The best way to really know what your body needs is to test your blood sugar often. Learn what makes your numbers go up and what makes it go down….then you will be able to make informed decisions about what is good for your body and what is not. The challenging thing about diabetes is that there is no set answer that works everyday. Everyday our activity levels are different. Everyday what we eat is different. So you just be informed as much as you can be with what makes your numbers go up and what makes them go down. And then you just do the best you can to make healthy decisions each day. Some days, your numbers will be better than others…that’s just the life of a diabetic. So being informed about how your blood sugars react based on the different choices you make each day is a very wise thing to do.
    All the best to you,
    Dr. Stanislaw

  5. Dr. Stanislaw; Thank you for the insight into this, Guess I need to research more and eat less, I try to stay away from sugars and carbs but, it’s hard, Seems I’ll have to find a list of absolute NO EAT Items, bread, rice, sugar,ect. cause I need a comprehensive diet plan. When I last did blood work 2 week’s ago, my Doctor called me and told me I need to start living a Diebetic lifestyle, she was not happy, had the food triangle long while back, but not now. will have to find knowledge on this and the forbidden food’s, is there a link possibly where i can find this. As I seem to get lost and go in circles alot,Very much appreciate all you do, My most Heartfelt Thank’s,, Thomas…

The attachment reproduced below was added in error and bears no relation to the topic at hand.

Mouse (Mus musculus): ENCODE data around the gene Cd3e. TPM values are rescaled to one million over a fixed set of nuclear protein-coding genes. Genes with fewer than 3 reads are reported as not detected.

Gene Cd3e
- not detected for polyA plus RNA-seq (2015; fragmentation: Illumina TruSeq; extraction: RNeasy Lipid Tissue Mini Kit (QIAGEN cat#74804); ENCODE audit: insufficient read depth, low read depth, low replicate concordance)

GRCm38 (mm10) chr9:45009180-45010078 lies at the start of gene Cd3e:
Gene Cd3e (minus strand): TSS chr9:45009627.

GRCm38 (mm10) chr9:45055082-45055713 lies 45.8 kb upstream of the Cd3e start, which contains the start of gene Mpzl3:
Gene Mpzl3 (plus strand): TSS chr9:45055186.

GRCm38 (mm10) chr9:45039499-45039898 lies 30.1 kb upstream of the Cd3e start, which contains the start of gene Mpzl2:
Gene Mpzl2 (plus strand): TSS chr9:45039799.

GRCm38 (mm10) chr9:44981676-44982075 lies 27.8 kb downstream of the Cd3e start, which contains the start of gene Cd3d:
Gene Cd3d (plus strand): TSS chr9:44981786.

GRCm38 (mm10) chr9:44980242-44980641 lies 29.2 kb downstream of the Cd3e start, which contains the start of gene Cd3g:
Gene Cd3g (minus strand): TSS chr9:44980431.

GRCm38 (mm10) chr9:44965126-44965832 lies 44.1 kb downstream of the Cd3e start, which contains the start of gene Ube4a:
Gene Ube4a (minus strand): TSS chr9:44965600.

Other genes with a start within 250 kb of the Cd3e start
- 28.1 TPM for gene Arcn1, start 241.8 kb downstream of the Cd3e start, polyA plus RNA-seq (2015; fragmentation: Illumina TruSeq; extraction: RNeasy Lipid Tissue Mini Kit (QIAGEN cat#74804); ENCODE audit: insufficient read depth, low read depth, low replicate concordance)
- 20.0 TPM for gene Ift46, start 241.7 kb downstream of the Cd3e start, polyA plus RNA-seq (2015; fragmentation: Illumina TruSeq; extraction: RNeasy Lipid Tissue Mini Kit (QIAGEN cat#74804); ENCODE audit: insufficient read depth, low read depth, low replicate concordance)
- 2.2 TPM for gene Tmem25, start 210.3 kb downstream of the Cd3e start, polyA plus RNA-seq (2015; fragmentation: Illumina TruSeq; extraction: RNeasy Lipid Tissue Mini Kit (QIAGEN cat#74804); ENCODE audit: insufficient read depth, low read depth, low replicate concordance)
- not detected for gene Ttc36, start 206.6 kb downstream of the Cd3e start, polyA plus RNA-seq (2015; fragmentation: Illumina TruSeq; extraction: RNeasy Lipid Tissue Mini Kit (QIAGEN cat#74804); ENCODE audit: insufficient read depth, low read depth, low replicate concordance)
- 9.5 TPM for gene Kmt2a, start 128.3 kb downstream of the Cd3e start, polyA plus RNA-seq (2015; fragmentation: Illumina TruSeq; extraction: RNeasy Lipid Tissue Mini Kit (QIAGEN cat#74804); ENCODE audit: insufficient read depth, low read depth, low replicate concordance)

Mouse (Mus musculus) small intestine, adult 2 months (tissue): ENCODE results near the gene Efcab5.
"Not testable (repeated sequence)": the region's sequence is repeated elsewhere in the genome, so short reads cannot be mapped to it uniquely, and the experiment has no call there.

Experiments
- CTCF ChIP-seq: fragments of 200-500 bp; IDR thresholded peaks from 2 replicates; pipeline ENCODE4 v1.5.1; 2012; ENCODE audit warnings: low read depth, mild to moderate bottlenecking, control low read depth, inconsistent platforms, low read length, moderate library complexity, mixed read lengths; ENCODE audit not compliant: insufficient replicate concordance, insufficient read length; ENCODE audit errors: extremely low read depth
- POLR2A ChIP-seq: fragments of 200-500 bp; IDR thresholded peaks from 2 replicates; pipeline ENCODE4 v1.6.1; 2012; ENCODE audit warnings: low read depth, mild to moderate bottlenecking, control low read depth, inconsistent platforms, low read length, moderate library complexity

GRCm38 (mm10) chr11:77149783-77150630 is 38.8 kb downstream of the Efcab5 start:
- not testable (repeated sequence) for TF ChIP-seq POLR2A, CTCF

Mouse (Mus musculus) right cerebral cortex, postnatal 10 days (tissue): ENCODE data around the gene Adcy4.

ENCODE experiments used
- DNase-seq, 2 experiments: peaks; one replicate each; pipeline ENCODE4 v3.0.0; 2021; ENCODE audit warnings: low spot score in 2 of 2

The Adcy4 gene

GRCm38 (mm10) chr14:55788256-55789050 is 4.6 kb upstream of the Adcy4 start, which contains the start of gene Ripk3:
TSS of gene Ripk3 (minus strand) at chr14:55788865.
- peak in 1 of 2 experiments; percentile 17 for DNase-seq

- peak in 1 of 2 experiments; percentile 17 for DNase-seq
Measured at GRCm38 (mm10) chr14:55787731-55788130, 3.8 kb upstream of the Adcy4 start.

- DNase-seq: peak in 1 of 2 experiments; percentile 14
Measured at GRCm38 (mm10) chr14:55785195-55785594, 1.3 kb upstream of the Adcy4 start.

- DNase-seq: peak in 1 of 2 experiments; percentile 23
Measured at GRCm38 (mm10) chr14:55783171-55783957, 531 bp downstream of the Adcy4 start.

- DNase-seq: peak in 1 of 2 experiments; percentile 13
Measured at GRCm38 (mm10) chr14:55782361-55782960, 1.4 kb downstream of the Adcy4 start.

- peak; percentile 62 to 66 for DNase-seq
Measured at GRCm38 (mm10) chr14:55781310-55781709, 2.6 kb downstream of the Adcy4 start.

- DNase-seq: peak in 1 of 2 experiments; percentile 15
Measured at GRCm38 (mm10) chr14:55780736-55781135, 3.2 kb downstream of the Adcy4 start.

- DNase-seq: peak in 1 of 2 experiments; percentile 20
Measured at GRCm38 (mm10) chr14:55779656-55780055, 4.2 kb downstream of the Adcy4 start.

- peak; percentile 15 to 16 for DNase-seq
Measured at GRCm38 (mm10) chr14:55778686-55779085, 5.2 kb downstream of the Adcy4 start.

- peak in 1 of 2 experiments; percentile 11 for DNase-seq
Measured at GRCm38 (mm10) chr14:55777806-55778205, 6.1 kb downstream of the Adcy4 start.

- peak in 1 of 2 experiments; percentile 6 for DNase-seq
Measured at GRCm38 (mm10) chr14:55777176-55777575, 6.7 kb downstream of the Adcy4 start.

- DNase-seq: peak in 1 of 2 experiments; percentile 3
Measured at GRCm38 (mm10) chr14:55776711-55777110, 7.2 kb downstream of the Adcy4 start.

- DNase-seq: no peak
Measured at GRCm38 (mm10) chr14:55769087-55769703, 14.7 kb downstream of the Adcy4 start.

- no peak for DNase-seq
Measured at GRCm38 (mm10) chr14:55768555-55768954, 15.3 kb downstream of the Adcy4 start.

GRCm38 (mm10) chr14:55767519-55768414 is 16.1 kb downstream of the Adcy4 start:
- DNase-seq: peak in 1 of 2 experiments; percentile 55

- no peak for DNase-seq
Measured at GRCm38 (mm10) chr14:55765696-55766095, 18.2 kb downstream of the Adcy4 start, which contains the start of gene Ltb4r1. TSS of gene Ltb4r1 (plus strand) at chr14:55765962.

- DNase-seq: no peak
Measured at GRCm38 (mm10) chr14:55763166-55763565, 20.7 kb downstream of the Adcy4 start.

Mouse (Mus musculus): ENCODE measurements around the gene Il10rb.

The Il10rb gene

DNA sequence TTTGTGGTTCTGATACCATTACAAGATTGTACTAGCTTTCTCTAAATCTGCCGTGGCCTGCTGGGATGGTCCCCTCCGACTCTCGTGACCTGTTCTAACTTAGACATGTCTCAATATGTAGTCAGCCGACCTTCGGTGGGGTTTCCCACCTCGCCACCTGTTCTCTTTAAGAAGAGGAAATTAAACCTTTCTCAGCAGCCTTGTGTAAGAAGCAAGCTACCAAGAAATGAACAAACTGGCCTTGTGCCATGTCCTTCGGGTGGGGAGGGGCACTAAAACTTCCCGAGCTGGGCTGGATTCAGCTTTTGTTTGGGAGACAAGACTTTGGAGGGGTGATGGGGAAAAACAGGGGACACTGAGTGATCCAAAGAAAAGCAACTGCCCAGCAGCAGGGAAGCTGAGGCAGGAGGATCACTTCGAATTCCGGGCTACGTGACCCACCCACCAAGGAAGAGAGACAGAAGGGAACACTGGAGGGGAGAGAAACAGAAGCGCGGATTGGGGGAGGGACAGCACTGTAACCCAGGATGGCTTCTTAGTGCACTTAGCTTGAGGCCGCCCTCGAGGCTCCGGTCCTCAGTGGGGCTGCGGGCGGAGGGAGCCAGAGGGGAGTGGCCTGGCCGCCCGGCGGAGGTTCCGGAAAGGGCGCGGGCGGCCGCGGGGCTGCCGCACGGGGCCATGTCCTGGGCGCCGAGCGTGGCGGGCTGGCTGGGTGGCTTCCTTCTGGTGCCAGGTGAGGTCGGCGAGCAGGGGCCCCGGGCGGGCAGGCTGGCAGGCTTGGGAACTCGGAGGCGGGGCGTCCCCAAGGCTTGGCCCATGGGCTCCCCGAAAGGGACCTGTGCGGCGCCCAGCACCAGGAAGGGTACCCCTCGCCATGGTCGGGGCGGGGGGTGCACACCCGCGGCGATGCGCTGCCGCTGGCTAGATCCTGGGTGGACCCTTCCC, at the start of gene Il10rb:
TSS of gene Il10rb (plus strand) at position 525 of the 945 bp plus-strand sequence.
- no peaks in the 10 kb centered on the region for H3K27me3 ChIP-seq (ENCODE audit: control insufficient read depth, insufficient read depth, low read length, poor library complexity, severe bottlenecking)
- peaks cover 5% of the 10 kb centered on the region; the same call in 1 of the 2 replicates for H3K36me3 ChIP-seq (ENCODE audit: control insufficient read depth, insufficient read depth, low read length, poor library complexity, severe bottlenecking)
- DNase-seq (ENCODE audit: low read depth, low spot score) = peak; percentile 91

6. P.S. I work the grave yard shift at a grocery store, so my world is already turned upside down, and am single also, so the eat and run thing is all to common… but I’m trying to get there Thank’s again

  7. Hello Doc nicole,I am diabetic,I know that there are certain foods that keep
    your blood suger under control. Does drinking a glass of red or white wine
    help lower your blood suger?.Thank you. Your responce would be very helpfull.

  8. GREAT article! I learned about this when I was diagnosed with gestational diabetes, and have used it to help keep away the ‘snackies’ ever since. If I’m feeling like I just want to snack and eat even though I’m not hungry I know I haven’t included enough protein and fiber into my meals.
    I’m so glad your site is back up!